USBG Foundation provides social responsibility education and philanthropic programs in order to advance the health and wellbeing of service industry professionals. Additionally, they are raising funds for their COVID-19 Relief Campaign in order to bolster their Bartender Emergency Assistance Program, which provides bartenders who have experienced a catastrophic event or emergency hardship with a grant to make ends meet.
Restaurant Relief Funding Options
The below list of national, state, and local options for restaurant relief funds and support is broken into two categories: National and Regional. Within regional, we’ve included options pertaining to restaurants in the West, Mid-West, South, and North-East.
For additional, regional restaurant relief options, check out this regularly updated resource page from Restaurant Opportunities Centers United (ROC) and this dashboard of 700+ links compiled by Barmagic’s Hospitality Relief Dashboard that is updated daily.
Nationwide Options for Restaurant Relief Funds
Food and Beverage Industry Relief Fund for Black and Indigenous Americans – An option for BIPOC-owned restaurants, The James Beard Foundation launched this relief fund in June 2020 to “help create a more equitable industry for communities that are disproportionately impacted by systemic racism and in acknowledgment of the immeasurable contribution that these two communities have made to the modern American foodscape.”
Restaurant Workers’ Community Foundation created a COVID-19 Emergency Relief Fund to give restaurants zero-interest loans, provide direct relief to individual restaurant workers, and donate to other nonprofit organizations serving restaurant workers.
Spectrum Reach has partnered with Waymark to offer free video commercials that you can make on your own.
Regional Options for Restaurant Relief Funds
Big Table Seattle, WA, Spokane, WA, & San Diego, CA - This nonprofit collects donations for hospitality workers and provides immediate crisis care through a personal referral network.
Seattle Hospitality Emergency Fund Seattle, WA - A fundraiser to assist restaurant workers who are working fewer hours or have lost their jobs due to the COVID-19 outbreak.
California Restaurant Association Foundation California - The California Restaurant Association Foundation created Restaurants Care which helps restaurant workers cover basic living expenses. Check out this small-business resource list they put together filled with funding and support options for restaurants in need.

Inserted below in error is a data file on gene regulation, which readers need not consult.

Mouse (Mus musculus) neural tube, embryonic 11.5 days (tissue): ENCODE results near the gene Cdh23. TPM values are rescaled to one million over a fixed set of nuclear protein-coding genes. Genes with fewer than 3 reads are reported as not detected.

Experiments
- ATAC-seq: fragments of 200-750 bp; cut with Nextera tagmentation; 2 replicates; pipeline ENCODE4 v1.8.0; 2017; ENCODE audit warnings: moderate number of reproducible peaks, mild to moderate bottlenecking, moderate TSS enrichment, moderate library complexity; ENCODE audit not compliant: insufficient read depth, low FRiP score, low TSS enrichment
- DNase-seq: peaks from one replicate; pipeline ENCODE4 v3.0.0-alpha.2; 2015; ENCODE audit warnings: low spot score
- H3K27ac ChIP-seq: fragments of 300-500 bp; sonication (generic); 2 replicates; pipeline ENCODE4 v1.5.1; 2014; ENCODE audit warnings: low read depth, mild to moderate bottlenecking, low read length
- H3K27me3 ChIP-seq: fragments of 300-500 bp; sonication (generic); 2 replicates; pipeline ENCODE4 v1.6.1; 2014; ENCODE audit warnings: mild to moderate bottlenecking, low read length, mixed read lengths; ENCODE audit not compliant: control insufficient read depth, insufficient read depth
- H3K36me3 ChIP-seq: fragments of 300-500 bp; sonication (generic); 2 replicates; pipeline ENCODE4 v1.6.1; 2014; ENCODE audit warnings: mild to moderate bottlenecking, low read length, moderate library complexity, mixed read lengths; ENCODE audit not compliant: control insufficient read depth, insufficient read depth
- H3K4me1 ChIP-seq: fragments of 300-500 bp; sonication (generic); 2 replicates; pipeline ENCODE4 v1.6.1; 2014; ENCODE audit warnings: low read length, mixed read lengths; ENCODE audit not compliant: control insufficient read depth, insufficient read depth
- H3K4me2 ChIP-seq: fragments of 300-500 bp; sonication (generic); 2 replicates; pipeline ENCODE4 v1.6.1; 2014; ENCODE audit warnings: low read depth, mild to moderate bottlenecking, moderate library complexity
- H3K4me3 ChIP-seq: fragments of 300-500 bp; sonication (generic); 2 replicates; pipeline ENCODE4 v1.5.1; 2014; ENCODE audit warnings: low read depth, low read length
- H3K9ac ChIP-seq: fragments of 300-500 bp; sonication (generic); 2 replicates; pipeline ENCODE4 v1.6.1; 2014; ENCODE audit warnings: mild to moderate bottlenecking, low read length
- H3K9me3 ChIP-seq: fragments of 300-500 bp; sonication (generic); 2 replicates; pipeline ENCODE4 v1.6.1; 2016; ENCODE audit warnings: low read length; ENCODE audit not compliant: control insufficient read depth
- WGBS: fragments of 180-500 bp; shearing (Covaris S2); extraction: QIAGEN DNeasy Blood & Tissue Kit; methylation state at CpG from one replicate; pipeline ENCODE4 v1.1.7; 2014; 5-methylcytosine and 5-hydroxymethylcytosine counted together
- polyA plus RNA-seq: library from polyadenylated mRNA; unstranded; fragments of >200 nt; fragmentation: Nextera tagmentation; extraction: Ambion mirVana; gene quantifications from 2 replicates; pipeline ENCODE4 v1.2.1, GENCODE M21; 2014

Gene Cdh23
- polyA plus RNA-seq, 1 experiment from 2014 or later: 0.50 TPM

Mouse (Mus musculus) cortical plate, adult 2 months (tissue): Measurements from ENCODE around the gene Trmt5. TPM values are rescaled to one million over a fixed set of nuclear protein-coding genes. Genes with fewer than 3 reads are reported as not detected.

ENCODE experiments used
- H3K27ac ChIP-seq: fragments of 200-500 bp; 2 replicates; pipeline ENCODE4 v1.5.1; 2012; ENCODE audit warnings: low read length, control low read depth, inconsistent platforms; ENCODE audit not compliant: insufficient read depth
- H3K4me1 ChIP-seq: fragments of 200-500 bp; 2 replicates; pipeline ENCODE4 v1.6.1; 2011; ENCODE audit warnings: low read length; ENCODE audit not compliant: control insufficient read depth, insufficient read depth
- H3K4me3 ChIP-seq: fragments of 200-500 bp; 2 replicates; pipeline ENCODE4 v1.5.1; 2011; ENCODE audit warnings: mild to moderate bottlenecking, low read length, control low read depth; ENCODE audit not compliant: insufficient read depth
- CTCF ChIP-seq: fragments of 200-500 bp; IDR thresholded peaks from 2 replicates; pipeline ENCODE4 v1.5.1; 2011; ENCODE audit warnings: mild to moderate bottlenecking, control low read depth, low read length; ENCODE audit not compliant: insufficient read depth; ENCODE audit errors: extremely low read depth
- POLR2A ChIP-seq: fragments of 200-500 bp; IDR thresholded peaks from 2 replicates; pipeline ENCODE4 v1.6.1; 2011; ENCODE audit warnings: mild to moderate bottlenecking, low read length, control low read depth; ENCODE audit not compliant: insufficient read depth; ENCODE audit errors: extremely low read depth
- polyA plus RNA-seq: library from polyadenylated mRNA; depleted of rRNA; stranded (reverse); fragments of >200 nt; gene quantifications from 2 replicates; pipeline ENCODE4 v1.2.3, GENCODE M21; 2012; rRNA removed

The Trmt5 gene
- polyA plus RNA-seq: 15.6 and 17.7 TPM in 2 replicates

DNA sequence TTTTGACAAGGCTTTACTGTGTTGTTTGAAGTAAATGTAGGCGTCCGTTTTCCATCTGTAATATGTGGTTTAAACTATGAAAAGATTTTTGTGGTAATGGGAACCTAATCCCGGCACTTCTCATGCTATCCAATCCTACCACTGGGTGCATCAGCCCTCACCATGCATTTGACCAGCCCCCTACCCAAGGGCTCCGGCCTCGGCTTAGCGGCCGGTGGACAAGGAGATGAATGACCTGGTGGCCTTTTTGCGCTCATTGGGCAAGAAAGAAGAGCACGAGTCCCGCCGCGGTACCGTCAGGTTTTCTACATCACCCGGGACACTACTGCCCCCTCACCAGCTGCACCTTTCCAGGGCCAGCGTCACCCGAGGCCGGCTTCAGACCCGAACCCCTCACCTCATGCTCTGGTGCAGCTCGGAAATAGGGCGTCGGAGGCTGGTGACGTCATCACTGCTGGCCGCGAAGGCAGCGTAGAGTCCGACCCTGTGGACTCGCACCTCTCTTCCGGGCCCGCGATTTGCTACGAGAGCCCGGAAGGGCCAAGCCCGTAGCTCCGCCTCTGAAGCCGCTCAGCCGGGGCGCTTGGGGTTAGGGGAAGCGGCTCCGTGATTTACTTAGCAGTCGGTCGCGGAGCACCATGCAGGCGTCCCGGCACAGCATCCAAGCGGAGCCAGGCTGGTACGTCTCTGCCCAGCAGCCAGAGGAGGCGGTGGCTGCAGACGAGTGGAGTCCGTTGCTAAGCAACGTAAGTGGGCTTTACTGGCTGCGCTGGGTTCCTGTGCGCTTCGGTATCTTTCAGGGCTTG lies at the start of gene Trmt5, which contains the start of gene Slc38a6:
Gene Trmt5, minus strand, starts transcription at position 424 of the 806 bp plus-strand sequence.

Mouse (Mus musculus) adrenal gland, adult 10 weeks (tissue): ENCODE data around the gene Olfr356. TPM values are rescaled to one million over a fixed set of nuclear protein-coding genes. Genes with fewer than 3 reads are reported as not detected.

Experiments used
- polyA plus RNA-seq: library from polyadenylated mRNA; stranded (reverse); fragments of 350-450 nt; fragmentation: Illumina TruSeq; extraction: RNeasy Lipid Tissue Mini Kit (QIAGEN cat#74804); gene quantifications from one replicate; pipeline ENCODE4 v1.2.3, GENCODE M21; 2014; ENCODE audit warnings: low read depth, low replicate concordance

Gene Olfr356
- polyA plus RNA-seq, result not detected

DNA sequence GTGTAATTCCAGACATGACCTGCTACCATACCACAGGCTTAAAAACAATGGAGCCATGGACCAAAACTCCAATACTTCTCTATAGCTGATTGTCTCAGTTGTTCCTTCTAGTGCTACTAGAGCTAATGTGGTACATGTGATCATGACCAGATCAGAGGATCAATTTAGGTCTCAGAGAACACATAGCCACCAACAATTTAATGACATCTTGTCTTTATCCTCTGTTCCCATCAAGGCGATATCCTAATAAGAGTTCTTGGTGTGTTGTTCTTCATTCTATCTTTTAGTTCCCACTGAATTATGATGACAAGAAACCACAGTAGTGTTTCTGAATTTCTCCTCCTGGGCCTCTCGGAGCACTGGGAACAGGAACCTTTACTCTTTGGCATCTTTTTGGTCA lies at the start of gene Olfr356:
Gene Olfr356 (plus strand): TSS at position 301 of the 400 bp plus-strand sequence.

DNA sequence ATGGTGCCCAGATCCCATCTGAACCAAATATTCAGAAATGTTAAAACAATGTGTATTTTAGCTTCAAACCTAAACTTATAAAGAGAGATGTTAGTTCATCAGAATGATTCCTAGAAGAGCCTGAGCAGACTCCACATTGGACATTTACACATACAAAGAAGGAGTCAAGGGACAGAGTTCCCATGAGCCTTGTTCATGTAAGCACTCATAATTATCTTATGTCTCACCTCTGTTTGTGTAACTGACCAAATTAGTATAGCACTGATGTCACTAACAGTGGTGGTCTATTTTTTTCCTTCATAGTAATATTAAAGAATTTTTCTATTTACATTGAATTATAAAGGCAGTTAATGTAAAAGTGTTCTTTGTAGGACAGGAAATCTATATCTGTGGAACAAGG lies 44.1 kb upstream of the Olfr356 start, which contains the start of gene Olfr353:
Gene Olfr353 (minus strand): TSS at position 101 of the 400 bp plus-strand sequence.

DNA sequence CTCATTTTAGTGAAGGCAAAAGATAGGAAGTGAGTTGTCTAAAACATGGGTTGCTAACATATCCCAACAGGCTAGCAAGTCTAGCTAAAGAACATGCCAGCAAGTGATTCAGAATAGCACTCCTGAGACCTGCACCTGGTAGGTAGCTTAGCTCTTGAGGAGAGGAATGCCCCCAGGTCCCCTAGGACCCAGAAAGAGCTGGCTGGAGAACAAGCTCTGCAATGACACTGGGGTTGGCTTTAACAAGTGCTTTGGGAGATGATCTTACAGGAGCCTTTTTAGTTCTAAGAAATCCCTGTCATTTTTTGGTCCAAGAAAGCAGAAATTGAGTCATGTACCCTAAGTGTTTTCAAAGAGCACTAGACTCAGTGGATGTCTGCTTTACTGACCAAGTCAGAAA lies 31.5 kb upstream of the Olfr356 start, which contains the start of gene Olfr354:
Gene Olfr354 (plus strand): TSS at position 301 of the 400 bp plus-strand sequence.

Employment Development Department California - This website provides residents in California with information around unemployment and paid family leave.
Chicago Hospitality United Chicago, IL - An association that launched a line of merchandise where all proceeds go to hospitality workers around the city to provide relief for COVID-19.
Chicago Family Support Services Rent Assistance Chicago, IL - An organization that assists individuals and households that are at risk of homelessness.
Michigan's COVID-19 Community Response Michigan - The group of community-based organizations is reorienting their collective resources for the care and survival of their most vulnerable residents, seniors, and working people and families.
Behind You Boston, MA - A nonprofit taking donations for hospitality workers in need on Boston's North Shore.
Food Link Massachusetts - A food rescue organization that collects restaurant and cafe food and distributes to those in need.
New Hampshire Hospitality Employee Relief Fund - This fund will provide grants to impacted restaurant and hotel employees in New Hampshire for housing, living, and/or medical expenses.
New York Hospitality Alliance New York - The association lists employment opportunities, financial aid, critical hotlines, and where food can be donated on their resource page.
Rethink Food New York City, NY - Rethink Food will provide 30 New York restaurants with $40,000 to change their operating model into a food distribution center during the pandemic.
The Giving Kitchen Georgia - A nonprofit that provides financial assistance to those in crisis.
Hook Hall Washington D.C. - Working with Washington, D.C. Costco stores to fill open roles with restaurant workers that are out of work. They are also distributing care kits and family meals daily for industry workers in Washington D.C., and have implemented the Worker’s Relief Fund in partnership with Restaurant Association Metropolitan Washington to receive donations to support industry worker relief measures.
Lee Initiative Kentucky - In partnership with Maker’s Mark, the Lee Initiative has turned 610 Magnolia into a relief center for any restaurant worker who has been laid off or has had a significant reduction in hours. They are offering help for those in dire need of food and supplies. Additionally, they’ve started a Restaurant Workers Relief Program to fund restaurants in Louisville, Washington DC, Los Angeles, Seattle, Cincinnati, and New York City.
SOBEWFF® & FIU Chaplin School Hospitality Industry Relief Fund Florida - A relief fund to provide immediate financial support to independently owned and operated restaurants and bars in South Florida impacted by the COVID-19 pandemic.
Southern Smoke Foundation Austin & Houston, TX - An Emergency Relief Fund for those in crisis. To date, Southern Smoke has donated more than $1.6 million — both directly to people in need via the Emergency Relief Fund and to organizations that represent the needs of people in our industry.
If you know of a resource, grant, fund, or support program for restaurants and/or restaurant workers that isn't included in the above list, submit it to email@example.com